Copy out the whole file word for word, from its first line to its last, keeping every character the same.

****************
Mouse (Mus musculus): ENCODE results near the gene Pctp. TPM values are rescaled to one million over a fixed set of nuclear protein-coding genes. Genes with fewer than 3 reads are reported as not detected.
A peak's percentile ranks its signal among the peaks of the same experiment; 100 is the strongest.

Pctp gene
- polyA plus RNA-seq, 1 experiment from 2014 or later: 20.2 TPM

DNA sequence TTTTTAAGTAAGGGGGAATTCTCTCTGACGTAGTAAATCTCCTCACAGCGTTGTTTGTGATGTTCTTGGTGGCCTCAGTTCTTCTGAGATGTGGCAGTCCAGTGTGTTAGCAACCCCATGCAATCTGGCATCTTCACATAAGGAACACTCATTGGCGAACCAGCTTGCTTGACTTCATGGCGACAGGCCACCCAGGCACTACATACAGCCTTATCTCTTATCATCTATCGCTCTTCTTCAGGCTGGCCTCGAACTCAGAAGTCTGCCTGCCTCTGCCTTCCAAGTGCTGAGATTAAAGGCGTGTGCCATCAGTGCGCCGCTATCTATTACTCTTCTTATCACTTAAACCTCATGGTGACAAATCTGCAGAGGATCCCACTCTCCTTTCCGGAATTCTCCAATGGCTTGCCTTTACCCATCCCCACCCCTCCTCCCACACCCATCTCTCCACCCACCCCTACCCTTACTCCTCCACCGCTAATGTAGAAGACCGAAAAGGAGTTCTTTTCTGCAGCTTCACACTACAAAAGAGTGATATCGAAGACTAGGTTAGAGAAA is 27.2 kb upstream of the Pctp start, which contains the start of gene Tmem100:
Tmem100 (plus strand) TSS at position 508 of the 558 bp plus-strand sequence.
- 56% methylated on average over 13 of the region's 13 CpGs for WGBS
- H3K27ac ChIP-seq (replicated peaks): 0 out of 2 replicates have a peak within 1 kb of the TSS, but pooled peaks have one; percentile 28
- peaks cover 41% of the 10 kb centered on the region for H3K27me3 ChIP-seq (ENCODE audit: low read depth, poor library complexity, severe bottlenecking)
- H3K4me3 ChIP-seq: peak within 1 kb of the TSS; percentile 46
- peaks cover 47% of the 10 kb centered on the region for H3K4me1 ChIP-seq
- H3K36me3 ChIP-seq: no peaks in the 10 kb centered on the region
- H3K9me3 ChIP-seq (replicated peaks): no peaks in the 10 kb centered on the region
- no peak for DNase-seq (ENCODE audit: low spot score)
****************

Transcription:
Mouse (Mus musculus): ENCODE results near the gene Pctp. TPM values are rescaled to one million over a fixed set of nuclear protein-coding genes. Genes with fewer than 3 reads are reported as not detected.
A peak's percentile ranks its signal among the peaks of the same experiment; 100 is the strongest.

Pctp gene
- polyA plus RNA-seq, 1 experiment from 2014 or later: 20.2 TPM

DNA sequence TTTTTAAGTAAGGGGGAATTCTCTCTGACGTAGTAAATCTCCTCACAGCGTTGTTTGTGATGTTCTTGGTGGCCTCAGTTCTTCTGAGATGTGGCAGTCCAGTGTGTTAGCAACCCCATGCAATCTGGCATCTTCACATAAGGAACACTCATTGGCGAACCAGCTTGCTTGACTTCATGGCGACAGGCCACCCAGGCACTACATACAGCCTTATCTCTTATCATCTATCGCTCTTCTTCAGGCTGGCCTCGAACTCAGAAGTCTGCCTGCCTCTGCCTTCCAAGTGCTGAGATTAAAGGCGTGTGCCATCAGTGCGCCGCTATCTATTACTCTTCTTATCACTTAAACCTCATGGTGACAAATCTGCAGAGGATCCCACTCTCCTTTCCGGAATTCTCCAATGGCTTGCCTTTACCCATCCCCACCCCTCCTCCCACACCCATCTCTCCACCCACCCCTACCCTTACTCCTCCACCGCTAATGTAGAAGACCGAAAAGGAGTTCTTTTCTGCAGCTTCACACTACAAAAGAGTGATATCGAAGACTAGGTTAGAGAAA is 27.2 kb upstream of the Pctp start, which contains the start of gene Tmem100:
Tmem100 (plus strand) TSS at position 508 of the 558 bp plus-strand sequence.
- 56% methylated on average over 13 of the region's 13 CpGs for WGBS
- H3K27ac ChIP-seq (replicated peaks): 0 out of 2 replicates have a peak within 1 kb of the TSS, but pooled peaks have one; percentile 28
- peaks cover 41% of the 10 kb centered on the region for H3K27me3 ChIP-seq (ENCODE audit: low read depth, poor library complexity, severe bottlenecking)
- H3K4me3 ChIP-seq: peak within 1 kb of the TSS; percentile 46
- peaks cover 47% of the 10 kb centered on the region for H3K4me1 ChIP-seq
- H3K36me3 ChIP-seq: no peaks in the 10 kb centered on the region
- H3K9me3 ChIP-seq (replicated peaks): no peaks in the 10 kb centered on the region
- no peak for DNase-seq (ENCODE audit: low spot score)